Biologists at John Hopkins Kimmel Cancer Center tested the potential harmful effect of food and flavorings on the cell DNA and released their findings in a study published in February 2013.
“We don’t know much about the foods we eat and how they affect cells in our bodies,” says Scott Kern, M.D., the Kovler Professor of Oncology and Pathology at the Johns Hopkins University School of Medicine. “But it’s clear that plants contain many compounds that are meant to deter humans and animals from eating them, like cellulose in stems and bitter-tasting tannins in leaves and beans we use to make teas and coffees, and their impact needs to be assessed.”
A test was developed for p53 activity, by using a fluorescent compound that “glows” when p53 is activated. Researchers mixed dilutions of food products and flavorings with human cells and grew them in laboratory dishes for 18 hours.
A baseline p53 activity was obtained and the scientists found that liquid smoke flavoring, black and green teas and coffee revealed a 30-fold increases in p53 activity, which was on par with their tests of p53 activity caused by a chemotherapy drug called etoposide.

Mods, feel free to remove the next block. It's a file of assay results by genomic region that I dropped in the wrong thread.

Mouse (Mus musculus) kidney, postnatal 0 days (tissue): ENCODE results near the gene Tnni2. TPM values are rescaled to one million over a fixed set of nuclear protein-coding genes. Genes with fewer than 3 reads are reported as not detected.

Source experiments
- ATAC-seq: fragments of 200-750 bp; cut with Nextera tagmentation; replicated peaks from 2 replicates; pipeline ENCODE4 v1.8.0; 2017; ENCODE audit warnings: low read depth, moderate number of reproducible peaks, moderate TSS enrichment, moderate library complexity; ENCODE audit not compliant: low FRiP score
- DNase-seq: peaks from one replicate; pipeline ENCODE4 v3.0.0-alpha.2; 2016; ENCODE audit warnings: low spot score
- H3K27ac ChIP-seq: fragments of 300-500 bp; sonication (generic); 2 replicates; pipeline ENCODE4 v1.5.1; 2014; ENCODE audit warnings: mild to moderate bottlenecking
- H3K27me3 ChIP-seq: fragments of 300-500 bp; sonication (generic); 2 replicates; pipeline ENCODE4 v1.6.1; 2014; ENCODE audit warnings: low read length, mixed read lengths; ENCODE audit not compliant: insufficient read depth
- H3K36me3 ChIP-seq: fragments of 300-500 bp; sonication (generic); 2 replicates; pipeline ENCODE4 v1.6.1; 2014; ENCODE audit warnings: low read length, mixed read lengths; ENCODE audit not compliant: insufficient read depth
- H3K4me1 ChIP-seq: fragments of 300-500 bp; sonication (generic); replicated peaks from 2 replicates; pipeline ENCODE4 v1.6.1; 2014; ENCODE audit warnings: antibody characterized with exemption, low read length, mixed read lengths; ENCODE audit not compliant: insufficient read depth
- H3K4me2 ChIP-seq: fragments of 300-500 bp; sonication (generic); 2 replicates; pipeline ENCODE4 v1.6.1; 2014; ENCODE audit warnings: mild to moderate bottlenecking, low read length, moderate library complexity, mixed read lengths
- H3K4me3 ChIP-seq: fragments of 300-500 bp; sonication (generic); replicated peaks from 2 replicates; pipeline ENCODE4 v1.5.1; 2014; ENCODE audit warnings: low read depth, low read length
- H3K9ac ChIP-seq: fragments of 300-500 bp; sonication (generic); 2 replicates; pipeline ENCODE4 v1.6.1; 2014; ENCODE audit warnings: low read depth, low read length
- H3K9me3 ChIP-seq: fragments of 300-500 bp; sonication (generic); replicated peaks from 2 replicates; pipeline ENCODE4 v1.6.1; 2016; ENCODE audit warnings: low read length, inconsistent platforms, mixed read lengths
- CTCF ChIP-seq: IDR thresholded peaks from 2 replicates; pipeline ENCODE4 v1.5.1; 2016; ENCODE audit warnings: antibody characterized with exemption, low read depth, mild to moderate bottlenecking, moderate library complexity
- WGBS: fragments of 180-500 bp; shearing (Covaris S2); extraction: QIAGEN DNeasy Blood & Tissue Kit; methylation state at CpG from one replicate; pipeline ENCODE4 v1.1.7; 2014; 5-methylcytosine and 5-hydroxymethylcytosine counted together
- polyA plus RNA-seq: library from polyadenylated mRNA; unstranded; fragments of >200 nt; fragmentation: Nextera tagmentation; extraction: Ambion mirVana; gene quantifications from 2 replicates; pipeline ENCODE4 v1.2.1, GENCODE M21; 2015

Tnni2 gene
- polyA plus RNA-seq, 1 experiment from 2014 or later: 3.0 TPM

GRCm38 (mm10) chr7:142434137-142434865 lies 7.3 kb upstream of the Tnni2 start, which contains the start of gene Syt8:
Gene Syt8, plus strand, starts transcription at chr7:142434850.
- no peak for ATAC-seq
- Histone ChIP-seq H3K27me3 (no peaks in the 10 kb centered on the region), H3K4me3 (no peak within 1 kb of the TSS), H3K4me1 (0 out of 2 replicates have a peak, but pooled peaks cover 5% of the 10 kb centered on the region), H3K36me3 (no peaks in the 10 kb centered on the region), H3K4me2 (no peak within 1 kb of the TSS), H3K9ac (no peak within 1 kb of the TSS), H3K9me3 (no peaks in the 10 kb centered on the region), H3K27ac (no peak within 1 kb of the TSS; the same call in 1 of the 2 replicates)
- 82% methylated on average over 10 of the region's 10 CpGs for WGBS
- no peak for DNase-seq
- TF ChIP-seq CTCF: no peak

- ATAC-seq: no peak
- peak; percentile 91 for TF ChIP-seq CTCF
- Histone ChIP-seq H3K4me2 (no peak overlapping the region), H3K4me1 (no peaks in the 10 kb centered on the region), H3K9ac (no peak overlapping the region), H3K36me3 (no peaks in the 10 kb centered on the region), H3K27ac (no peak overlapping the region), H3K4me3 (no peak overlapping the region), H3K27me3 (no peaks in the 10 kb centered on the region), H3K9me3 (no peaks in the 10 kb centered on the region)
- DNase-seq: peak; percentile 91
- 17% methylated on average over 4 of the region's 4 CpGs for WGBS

Prior studies have shown that liquid smoke flavoring damages DNA in animal models, and Kern’s team analyzed p53 activity triggered by the chemicals found in liquid smoke. The chemicals with the highest level of p53 activity include: pyrogallol and gallic acid. Pyrogallol, commonly found in smoked foods, is also found in cigarette smoke, hair dye, tea, coffee, bread crust, roasted malt and cocoa powder and Gallic acid, a variant of pyrogallol, is found in teas and coffees. Liquid smoke is often used to add flavor to sausages, meat and other vegan based products.
Other flavorings like fish and oyster sauces, tabasco and soy sauces, and black bean sauces showed minimal p53 effects, as did soybean paste, kim chee, wasabi powder, hickory smoke powders and smoked paprika.
The researchers cautioned that more research is needed to confirm the laboratory based study.